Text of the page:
“If you’ve got the power to raise prices without losing business to a competitor, you’ve got a very good business.
If you have to have a prayer session before raising the price by 10 percent, you’ve got a terrible business.”
— Warren Buffet
A while back I was working with a software company and we were discussing the price of their new product. I thought that their proposed pricing was too far below industry average and could be raised a little. It’s an age-old dilemma -– do you price lower for market penetration (growth) or higher for profit? What’s the optimum?
Of course, the point is that price will impact volume. If you want to develop a larger customer base so that you can maximize revenue from support and software upgrades, lower prices might be better. But if you wish to maximize profits from greater product sales revenue, higher prices might be better.
Although this brief explanation may sound simple, setting a price isn’t a simple process at all — it depends on many factors, including your business goals, the competition, and your target customers’ buying behaviour.
We reviewed different pricing models, and I had prepared a forecasting spreadsheet so we could plug in the client’s pricing assumptions and see what the impacts would be on the customer base and various revenue streams (product sales, support sales, distributor sales, distributor commissions, etc). These revenues were then compared to the targets that made the business case work for the client and their distributors.
But here’s what really got the CEO’s attention.
Consider a product with an average selling price of 395 (dollars, thousands of dollars, millions of dollars, it doesn’t matter). Raise the price by 1% and it goes up to 399. If you have any pricing power at all, chances are this price difference won’t deter buyers.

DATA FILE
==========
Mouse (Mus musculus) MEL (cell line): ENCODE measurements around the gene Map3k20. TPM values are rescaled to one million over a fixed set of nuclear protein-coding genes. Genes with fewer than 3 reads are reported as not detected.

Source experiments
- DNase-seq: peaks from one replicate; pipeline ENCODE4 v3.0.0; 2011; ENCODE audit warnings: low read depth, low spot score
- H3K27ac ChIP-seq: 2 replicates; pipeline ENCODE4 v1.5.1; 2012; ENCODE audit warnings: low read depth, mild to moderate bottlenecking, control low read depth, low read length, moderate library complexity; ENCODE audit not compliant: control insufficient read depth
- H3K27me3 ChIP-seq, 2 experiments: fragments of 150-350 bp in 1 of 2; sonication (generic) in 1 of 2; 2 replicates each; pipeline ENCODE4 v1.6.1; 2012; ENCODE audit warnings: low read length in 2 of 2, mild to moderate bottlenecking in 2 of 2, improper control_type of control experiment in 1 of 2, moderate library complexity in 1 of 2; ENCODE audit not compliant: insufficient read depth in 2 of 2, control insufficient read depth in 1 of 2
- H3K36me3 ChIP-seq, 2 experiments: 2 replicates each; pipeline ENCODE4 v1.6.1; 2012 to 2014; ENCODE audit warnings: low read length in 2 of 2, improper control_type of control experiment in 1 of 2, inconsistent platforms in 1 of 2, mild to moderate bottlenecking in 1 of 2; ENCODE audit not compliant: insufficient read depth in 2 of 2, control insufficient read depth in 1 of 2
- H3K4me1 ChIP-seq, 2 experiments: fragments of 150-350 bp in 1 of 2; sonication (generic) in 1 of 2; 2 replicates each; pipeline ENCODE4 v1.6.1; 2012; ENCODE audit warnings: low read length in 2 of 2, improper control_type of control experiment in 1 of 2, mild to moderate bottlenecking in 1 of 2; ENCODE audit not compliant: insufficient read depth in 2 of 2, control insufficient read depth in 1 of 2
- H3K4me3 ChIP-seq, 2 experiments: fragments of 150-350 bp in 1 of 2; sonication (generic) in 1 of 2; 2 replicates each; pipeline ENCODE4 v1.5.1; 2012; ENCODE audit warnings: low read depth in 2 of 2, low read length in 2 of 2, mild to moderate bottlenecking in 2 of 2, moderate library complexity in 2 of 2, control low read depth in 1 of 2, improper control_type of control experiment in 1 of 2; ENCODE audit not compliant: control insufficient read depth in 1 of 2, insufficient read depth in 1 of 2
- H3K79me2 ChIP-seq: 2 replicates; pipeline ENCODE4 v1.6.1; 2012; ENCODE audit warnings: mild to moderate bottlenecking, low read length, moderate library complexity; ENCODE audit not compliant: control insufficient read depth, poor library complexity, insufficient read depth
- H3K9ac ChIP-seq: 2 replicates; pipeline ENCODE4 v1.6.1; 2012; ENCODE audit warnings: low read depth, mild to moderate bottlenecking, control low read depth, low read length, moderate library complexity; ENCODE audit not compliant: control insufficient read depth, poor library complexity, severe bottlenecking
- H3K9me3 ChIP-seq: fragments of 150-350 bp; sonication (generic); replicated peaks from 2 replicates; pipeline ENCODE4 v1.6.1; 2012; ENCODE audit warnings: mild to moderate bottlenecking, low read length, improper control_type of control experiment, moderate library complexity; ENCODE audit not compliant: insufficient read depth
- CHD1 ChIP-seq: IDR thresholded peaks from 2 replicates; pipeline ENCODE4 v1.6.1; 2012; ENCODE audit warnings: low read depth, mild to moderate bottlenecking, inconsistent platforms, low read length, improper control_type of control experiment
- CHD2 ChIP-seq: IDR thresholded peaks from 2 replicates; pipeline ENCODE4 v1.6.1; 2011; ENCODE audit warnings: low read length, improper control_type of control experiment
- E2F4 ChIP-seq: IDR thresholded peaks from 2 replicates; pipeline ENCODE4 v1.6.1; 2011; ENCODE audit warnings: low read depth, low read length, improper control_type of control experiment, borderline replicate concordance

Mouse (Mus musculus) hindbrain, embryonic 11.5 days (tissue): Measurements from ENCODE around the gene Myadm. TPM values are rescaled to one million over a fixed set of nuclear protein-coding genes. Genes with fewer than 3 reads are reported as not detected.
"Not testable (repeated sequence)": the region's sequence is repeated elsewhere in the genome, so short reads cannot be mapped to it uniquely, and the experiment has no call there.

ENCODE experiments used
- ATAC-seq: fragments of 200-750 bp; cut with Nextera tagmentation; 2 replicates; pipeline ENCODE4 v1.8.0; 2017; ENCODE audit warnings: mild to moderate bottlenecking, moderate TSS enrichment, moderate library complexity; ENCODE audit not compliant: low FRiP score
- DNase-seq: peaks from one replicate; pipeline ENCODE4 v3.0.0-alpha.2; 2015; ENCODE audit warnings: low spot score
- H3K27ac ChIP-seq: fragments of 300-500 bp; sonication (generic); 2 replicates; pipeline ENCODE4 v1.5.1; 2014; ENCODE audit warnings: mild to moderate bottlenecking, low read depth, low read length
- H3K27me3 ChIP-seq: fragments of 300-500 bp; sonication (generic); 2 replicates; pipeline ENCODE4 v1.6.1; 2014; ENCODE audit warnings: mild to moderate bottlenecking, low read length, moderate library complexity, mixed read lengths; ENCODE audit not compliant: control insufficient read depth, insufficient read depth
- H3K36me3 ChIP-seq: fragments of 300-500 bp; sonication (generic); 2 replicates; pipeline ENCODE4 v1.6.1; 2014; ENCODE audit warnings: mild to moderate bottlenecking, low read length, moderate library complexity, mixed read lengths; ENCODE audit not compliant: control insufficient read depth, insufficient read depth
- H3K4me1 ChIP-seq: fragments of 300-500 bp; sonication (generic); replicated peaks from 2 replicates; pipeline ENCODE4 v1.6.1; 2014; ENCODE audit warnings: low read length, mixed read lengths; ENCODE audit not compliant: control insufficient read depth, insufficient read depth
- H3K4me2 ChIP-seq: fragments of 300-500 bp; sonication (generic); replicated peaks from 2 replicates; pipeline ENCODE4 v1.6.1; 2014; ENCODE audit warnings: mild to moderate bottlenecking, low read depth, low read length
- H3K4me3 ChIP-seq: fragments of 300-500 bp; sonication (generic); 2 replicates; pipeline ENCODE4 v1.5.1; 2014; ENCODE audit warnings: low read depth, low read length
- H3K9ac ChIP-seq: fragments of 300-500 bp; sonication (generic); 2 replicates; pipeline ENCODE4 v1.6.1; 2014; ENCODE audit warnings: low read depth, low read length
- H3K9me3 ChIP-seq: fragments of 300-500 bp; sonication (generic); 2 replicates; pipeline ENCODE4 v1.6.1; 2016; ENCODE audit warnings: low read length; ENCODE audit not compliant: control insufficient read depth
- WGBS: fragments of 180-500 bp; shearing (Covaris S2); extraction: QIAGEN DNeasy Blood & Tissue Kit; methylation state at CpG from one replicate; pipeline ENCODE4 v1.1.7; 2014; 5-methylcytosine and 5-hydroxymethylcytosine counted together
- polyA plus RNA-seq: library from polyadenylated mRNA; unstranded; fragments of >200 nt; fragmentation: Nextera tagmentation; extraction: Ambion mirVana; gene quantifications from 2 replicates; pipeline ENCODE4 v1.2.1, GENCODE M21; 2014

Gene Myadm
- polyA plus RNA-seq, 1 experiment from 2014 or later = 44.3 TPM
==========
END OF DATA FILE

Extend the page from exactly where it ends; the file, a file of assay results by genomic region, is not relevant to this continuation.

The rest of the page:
And if it doesn’t increase volume (except for ultra-pricy prestige products, a higher price rarely increases sales volume!) it won’t increase your production, fulfillment, support and other operational costs. That means that extra 1% is profit that goes straight to the bottom line.
The median profit as a percentage of revenue for Fortune 500 software companies was 16% in 2009. Add one percent and it goes up to 17% — 6.25% more! So, in this scenario, a 1% price increase yielded a 6.25% increase in profit.
I had a professor in business school who used to say that pricing is the single most important marketing decision. This is a big part of the reason why.
Once you’ve got your pricing strategy in place, don’t be afraid to consider keeping your manufacturer suggested price (MSP) a tad higher than you might be inclined to. While raising a low price is hard, it’s easy to discount a higher price a bit more or reduce your price in the future. In the mean time, even a slightly lower price can sacrifice a surprisingly amount of profit.
This concept also demonstrates the connection between branding and pricing. Strong brands often command price premiums of 10% to 15% above their competitors. Now that’s pricing power!